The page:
This plant is best kept in a pot while in the water.  Otherwise, it is likely to take over your pond.  Keeping it in a pot also allows you to take it inside during the winter as it doesn’t fair well in cold weather.

Rough Horsetail

Rough Horsetail is a sturdy reed similar to bamboo, though much thinner.  It can grow up to six feet tall in the right conditions.  Its reed color goes from dark green in the spring and summer to a brown in the winter.

Rough Horsetail reproduces via spores as a fern does.  It is another plant that can take over a whole pond so consider keeping it potted in your pond.


Cattail is the tallest growing plant on the list.  It can grow to a dizzying ten feet tall.  Another marginal, it likes calm waters along the edges of a pond.  Cattails are best suited to larger ponds.  Otherwise, they may dominate the whole thing.

The Cattail is large enough that it attracts ducks and other waterfowl that will hide in it.  If you don’t want your entire pond hidden by Cattail, it is essential to keep unwanted stalks trimmed below the waterline.

Indoor Pond Plants

Not everyone has the opportunity or space to install a pond or garden in their yard.  This doesn’t mean your indoor pond can’t benefit from beautiful plants, though.  Indoor ponds rich with plants provide your household fresh oxygen and lovely fragrances.

The ability to listen to water flow and watch fish swim inside the comfort of your home can have enormous relaxation powers.  Some indoor friendly pond plants can amplify the relaxing effect.  Some ideal indoor pond plants include Amazon Frogbit, Parrot’s Feather, Mosquito Fern, Duckweed, and Water Spangle.

Amazon Frogbit

Able to grow up to twenty inches across, the Amazon Frogbit is perfect if you want a floating variety indoors.  Once they reach maturity you can expect to find small, white flowers blooming.

Creatures like snails enjoy taking shelter underneath them while they feed.  Too many snails can lead to holes in your plant, though.  Water must be kept off the top of the leaves or it will rot.  This requires calm water like that found in indoor ponds.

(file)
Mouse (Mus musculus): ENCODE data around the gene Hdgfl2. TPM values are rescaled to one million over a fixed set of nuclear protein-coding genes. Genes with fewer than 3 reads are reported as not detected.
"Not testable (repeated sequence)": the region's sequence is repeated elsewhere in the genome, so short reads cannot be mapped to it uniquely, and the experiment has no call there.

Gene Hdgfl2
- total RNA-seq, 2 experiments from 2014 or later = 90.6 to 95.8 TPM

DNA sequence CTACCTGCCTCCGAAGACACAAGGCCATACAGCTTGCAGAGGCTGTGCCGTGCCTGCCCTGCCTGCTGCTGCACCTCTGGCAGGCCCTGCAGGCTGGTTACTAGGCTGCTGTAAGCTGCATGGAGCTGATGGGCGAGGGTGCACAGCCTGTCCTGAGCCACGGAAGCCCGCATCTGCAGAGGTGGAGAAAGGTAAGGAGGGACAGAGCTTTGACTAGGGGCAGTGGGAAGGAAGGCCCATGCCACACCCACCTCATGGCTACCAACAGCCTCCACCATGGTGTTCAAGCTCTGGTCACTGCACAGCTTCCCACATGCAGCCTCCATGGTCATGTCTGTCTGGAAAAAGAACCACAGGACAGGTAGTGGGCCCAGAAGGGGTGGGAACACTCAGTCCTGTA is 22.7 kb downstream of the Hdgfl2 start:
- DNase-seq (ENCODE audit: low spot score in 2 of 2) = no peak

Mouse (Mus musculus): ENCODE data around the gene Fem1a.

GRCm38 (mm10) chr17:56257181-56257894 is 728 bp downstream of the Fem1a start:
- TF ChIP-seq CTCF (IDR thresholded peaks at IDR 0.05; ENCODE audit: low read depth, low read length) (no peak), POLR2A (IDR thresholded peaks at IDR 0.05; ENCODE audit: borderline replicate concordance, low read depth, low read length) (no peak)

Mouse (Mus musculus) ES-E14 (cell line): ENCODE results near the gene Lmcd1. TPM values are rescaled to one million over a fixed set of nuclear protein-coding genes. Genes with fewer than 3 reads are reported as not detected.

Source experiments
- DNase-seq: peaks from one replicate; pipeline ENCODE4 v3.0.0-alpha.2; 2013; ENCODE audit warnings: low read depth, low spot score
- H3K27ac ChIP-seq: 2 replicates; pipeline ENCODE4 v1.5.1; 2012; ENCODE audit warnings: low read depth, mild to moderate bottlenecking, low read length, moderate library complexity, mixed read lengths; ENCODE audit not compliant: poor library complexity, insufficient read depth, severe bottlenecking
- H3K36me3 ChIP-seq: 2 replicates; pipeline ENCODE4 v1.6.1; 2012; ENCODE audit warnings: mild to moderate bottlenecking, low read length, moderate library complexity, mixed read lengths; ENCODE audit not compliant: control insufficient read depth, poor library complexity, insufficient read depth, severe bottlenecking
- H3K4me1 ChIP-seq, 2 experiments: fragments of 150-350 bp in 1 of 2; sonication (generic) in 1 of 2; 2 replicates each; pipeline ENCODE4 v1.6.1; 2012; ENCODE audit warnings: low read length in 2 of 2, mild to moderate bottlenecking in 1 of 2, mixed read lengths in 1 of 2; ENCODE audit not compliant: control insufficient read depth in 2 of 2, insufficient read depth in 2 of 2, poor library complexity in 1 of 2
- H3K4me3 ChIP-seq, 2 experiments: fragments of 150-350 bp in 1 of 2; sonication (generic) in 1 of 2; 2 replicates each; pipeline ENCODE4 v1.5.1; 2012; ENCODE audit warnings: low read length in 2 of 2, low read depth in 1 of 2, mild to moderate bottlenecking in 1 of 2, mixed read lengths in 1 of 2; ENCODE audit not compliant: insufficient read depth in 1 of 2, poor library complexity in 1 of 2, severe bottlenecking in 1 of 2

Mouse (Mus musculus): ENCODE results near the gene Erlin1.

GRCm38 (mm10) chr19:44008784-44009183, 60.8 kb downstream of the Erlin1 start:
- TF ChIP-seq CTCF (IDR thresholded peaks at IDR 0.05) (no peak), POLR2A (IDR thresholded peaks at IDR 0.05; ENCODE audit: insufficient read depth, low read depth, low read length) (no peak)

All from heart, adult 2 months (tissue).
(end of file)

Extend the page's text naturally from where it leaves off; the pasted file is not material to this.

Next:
Parrot’s Feather

Parrot’s Feather, unsurprisingly, has delicate, feather-shaped leaves.  They are green with a thicker stem that shades from brown to green.  It is an attractive plant that is only ideally planted indoors.

It is such an invasive risk that small pieces of the plants transported on boats have created huge problems as it took over environments.  Keeping it indoors allows you to enjoy its beauty without risking an environmental disaster.  Check local laws to make sure its legal to grow in your area.

Mosquito Fern

Mosquito Ferns are tiny one-inch plants that grow on the surface of calm waters.  They get their name from covering a pond’s surface, thus denying mosquitos the ability to lay eggs.  The leaves grow in two-leaf patterns with roots underneath.  They are great for filtering the water of your indoor pond, as well.

Mosquito Ferns are very adept at turning nitrates into nitrogen fertilizer.  They store the nitrogen fertilizer inside of them.  You can harvest this to make great fertilizer for your other gardens.  It is even used for animal feed.


Many people have mistaken Duckweed for Mosquito Fern.  You can tell the difference between them because Duckweed won’t turn brown as the Mosquito Fern will.

If you aren’t interested in harvesting the Mosquito Fern for fertilizer but still want similar coverage, Duckweed is a solid choice.  It’s a good option for indoor ponds because it will be easier to control.  It is likely to take over in outdoor ponds because of the larger amount of decaying matter usually found in them.

Water Spangle

Water Spangle is a separate genus of the same family of plants as Mosquito Fern.  The primary difference in the two is the lack of roots found on the Water Spangle.

Mosquito Fern often forms a relationship with blue algae.  This symbiotic relationship doesn’t occur with the Water Spangle making it a better choice to reduce algae.  Water Spangle will form three-leaf bunches, with the third leaf under the water.


You’ve just absorbed a lot of information about pond plants.  The next step is to determine what qualities and characteristics you want to be replicated inside your pond.  From there, you can decide what plants that match those characteristics will look best in your pond.

Keep in mind that changes may not be immediately apparent.  It will take time for oxygenators to permeate the pond.  Your Cattails won’t be ten feet tall overnight.  Don’t get discouraged!  Keep a journal or picture diary.  One day you can look back to your pond’s humble beginnings and appreciate how far it has come.